A Peek Inside the Home of a Narcissist:

Four Techniques a Narcissist Uses

She no long could make sense of the world around her. Life became a maze.

She was just a teenager when she met him. He was damaged goods. But he was beautiful… on the outside, any young girl would have thought the same. He had already learned the art of manipulation. He was no longer tender. Definitely way past that one. It started out bad and stayed bad. Rotten does not become fresh. She was too young to know such things. The stars in her eyes were far too bright.

How does a man-child become rotten at such a young age? Is it genetics, temperament, environment? His cake had been baked with all the ingredients to make a perfect narcissist. Oh, is that a bad word? Believe it, one of the worst! Living in a home with a doting and pampering grandmother and mother; coupled with an emotionally unavailable grandfather. The icing on the cake, an alcoholic father who abused the family before he was at the age of ten and then deserted. The boy had no discipline. He ruled the household. Recipe? That one had a double cup full of environment.

Girl meets boy. Boy manipulates girl. Girl eventually marries boy. It’s an old story. For whatever reason, she was what he wanted. And thus, it began. If a narcissist wants someone, they will use any form of manipulation to get and then abuse to keep that person in their control until they no longer want them.

#1 Control

The young lady obviously had a mind of her own but with harsh control her thinking patterns changed. She no long could make sense of the world around her. Life became like a maze. Her life dragged on, year after torturous year.

#1 Fear

She schemed for years about how she and her children could get away but saw no clear path. From day one he had started to instill in her fear of what he would do to her and then the children. She saw no way out; her thoughts were tangled.

#3 Isolation

She was isolated from family and friends. Embarrassed and afraid, she kept the secrets. There was no help. His greatest weapon. They appeared to be the perfect family. He was known to be a wonderful person outside the four walls of his home. Inside everyone lived in dread of what would happen next.

#4 Discard

Ultimately it all exploded as if a nuclear weapon had gone off in her life. Everything she had loved, her home and her children, were scattered in one night. She did not love him. When he said, I don’t want you anymore, that was a relief, such a sweet relief. But her home was gone. He made sure of that. He took everything. The children’s lifelong home was disassembled. There was no home to come back to anymore. He took anything and everything and used it as he wanted. It was, after all, only about him. No one else mattered. Period.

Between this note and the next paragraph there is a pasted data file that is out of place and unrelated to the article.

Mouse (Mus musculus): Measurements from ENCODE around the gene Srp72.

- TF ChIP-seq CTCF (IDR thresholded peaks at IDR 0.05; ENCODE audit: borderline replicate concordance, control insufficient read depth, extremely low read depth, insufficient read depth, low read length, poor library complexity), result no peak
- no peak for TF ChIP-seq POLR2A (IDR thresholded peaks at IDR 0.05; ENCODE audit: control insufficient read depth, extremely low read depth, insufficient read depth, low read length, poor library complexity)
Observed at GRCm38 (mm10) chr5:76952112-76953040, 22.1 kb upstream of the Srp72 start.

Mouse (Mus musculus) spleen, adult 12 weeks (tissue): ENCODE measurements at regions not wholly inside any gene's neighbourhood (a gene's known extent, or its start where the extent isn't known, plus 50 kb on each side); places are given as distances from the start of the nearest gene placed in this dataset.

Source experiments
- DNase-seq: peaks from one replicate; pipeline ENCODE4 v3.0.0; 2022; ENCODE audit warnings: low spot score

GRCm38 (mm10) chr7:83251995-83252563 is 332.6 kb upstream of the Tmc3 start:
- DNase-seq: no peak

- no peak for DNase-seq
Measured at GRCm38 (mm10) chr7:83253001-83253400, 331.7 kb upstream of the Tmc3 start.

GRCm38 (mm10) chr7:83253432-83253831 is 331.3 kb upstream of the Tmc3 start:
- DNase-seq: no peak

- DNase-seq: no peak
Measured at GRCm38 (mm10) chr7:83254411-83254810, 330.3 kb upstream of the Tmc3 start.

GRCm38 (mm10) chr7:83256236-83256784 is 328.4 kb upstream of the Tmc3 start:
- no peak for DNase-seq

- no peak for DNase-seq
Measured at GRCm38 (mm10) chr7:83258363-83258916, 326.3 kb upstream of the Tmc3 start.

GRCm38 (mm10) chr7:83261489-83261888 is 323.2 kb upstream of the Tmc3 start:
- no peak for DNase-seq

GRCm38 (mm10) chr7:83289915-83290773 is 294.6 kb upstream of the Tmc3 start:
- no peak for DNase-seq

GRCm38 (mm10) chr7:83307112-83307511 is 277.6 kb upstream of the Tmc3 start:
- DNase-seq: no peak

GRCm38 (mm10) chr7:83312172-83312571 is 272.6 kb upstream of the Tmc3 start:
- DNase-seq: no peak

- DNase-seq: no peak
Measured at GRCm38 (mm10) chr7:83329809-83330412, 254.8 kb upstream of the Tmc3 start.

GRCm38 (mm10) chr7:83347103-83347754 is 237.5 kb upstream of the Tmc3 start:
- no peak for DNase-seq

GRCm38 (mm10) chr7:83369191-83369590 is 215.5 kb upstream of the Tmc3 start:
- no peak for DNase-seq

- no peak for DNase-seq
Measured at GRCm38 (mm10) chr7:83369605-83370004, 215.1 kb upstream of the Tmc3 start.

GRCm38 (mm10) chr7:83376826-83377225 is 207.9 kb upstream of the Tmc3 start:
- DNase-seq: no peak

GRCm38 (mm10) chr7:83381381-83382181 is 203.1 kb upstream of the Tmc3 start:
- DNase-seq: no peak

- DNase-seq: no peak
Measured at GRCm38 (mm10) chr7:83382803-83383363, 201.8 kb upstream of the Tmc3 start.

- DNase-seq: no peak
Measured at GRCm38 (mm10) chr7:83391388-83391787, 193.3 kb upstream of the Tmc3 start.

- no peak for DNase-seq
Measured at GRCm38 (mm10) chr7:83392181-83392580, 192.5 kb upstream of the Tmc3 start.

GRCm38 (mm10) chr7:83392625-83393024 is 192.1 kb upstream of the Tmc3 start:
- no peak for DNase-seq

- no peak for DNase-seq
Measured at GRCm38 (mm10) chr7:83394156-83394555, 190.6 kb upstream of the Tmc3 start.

Their story ended. The story that had started so long ago. The story that should have never been. The ending was the beginning for her. She was able to begin to heal from years of abuse. Is she scarred? Of course, but there has been recovery. There is happiness. Laughter has returned. She can breathe!

The children will carry lifelong wounds and scars from such a father. Under such conditions, the mother can never be everything she needs to be. There are parental deficiencies. Their world view is skewed. That can be ameliorated to an extent, but their hard-wiring is developmentally changed. Mental Health issues are usually solidified as they grow into adulthood. They are prone to have depression, anxiety problems even as severe as anxiety attacks. Even their own personality issues. Substance abuse is always a concern. Maturation is an issue, as is underachieving or overachieving. The voice they hear in their head is their father’s cruelty. Still they have many resiliency factors that protected them in the harshest of times.

For the young woman who fell in love with the wrong young man, there may have been a preceding foundational family with good parentage that added to her mental health factors. For the children in such a household, all they knew was the cruel chaos into which they were born. As adults they have their mother. Their father will only want them if they can make him look good. Usually they can’t or won’t.

In the end who loses the most? The narcissist will continually be seeking for his next fix, his next supply, finding only happiness for the moment. The family he left behind can still love. They have each other.

Rita is a Licensed Clinical Social Worker who graduated from the UNC-Chapel Hill. She is a Psychotherapist, Storyteller, Genealogists, Family Lover, & Thriver.

Get the Medium app

A button that says 'Download on the App Store', and if clicked it will lead you to the iOS App store
A button that says 'Get it on, Google Play', and if clicked it will lead you to the Google Play store